→ An interesting briefing on the Act by the public sector trade union, UNISON: UNISON Branch guidance on the Social Value Act 2012.
→ Based on months of working closely with Birmingham City Council, our briefing paper, Social enterprise and the Public Services (Social Value) Act 2012: A policy briefing for social enterprises and third sector organisations is packed with insights about how social value is likely to be actually implemented. It moves the debate forward from abstract theorising about social value to looking at the real-life challenges and practicalities of making the legislation work.
→ We have also produced a PowerPoint presentation based on the policy briefing above — you can download this in either in its original PowerPoint format or as a PDF. → There is an interesting ‘ten months on’ article on the Guardian’s voluntary sector network blog. Put briefly, this finds that the changes so far being seen in commissioning are neither as profound nor as swift as some had thought they might be. It notes that other related policies — such as Living Wage policies and Birmingham City Council’s Business Charter for Social Responsibility — are also coming to the fore as tools to help deliver social value.
→ Just published by BSSEC member Anthony Collins Solicitors, Social Value and Public Procurement: A Legal Guide. Research by Anthony Collins’ procurement specialists, Mark Cook, Sarah Lines, Gayle Monk and Beulah Allaway. Click the graphic to download or visit Anthony Collins’ website.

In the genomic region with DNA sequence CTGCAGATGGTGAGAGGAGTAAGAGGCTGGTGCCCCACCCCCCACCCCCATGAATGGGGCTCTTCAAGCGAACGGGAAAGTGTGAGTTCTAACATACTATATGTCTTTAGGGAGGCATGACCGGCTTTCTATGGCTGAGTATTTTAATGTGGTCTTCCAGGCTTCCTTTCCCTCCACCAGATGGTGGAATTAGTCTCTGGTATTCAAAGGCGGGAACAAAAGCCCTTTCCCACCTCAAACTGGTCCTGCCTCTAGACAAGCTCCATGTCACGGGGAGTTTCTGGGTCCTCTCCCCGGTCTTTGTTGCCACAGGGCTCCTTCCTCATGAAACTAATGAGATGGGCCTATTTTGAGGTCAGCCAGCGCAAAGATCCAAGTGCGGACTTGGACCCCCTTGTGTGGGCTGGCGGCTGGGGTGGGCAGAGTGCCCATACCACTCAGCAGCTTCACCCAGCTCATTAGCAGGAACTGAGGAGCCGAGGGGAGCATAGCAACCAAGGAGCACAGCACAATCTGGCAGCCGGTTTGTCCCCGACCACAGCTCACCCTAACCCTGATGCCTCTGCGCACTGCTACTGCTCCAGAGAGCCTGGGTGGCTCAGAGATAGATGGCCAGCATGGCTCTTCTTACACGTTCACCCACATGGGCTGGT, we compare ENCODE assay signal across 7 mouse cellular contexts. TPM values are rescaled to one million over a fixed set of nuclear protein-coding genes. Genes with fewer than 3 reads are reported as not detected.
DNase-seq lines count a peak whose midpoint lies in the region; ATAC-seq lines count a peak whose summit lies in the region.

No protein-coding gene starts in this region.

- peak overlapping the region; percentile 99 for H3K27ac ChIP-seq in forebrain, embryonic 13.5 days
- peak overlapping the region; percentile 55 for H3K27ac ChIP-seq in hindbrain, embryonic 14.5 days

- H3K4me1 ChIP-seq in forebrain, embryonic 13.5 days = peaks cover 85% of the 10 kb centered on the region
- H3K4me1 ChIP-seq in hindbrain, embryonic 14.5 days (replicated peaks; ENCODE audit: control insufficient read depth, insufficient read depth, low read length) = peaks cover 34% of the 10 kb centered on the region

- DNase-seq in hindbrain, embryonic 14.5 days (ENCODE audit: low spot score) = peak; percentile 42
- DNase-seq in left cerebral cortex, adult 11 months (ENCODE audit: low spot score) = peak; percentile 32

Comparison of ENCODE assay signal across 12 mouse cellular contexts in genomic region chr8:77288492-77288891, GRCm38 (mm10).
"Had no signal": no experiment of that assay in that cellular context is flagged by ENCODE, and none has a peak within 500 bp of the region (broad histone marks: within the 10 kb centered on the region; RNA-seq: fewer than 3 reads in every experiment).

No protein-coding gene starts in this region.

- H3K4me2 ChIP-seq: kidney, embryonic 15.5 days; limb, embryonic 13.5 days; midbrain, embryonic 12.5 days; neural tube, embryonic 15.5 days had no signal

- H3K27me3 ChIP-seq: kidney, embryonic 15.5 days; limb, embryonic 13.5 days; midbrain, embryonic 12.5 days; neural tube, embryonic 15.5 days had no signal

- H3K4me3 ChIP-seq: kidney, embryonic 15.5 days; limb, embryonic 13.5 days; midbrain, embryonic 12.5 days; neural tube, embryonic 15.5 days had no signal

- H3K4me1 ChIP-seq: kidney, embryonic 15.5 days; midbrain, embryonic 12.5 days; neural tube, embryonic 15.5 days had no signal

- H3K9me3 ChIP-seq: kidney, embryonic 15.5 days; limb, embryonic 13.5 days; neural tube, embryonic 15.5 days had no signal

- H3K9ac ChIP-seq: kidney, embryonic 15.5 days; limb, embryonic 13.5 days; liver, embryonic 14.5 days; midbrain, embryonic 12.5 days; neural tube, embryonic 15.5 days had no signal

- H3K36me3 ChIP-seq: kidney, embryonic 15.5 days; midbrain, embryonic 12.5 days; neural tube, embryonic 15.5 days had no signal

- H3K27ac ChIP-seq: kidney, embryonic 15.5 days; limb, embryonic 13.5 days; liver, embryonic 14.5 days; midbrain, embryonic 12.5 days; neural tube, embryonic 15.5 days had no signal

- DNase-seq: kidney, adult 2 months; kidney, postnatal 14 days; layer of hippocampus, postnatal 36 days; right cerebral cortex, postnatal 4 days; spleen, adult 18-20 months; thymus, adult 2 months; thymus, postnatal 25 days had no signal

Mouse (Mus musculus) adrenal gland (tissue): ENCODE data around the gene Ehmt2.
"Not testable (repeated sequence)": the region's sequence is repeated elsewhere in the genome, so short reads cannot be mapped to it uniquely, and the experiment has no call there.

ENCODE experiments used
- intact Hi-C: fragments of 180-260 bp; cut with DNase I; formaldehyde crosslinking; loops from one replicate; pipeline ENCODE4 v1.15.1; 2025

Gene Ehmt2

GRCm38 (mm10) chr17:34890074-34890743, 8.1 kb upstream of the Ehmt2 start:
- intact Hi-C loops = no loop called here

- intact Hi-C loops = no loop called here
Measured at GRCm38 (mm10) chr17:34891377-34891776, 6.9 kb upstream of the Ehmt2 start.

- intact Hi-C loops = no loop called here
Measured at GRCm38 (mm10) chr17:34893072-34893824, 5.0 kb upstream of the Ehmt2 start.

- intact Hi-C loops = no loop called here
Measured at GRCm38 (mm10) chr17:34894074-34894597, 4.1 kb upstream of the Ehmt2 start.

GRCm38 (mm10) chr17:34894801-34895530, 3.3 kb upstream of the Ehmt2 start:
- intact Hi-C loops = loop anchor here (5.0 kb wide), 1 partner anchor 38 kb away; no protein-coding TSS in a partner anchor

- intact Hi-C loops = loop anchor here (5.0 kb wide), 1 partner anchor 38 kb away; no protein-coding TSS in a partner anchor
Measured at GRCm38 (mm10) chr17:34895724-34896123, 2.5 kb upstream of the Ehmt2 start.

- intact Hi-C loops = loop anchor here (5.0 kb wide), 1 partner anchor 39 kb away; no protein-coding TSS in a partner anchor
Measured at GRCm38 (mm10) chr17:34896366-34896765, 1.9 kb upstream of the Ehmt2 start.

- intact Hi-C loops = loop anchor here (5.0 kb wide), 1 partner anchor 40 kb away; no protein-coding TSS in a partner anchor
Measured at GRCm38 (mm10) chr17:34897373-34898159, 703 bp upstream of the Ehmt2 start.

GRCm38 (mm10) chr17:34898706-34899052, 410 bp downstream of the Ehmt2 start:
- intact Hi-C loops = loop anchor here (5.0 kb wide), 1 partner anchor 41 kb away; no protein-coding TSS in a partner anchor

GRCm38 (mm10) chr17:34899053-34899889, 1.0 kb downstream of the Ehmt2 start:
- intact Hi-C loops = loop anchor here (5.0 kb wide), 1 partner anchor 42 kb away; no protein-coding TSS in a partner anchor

→ Social Enterprise UK, in conjunction with Landmarc, has just published The Future of Social Value: A Report from the Social Value Summit 2014.
SEUK’s research identifies areas of outstanding good practice — including in Birmingham, the West Midlands, Knowsley, Durham, Liverpool and elsewhere — but concludes that overall:
- Awareness of the social value legislation and how to use it is not as high as it should be one year on from the Public Services (Social Value) Act 2012 coming fully into force.
- Pre-procurement consultation with the social sector has not been as thorough as was hoped.
- Where awareness is higher, this hasn’t necessarily led to identifiable changes in procurement practice.
- How to measure social value (for the provider) and how to ask for social value to be measured (for the commissioner) remain central largely unresolved questions.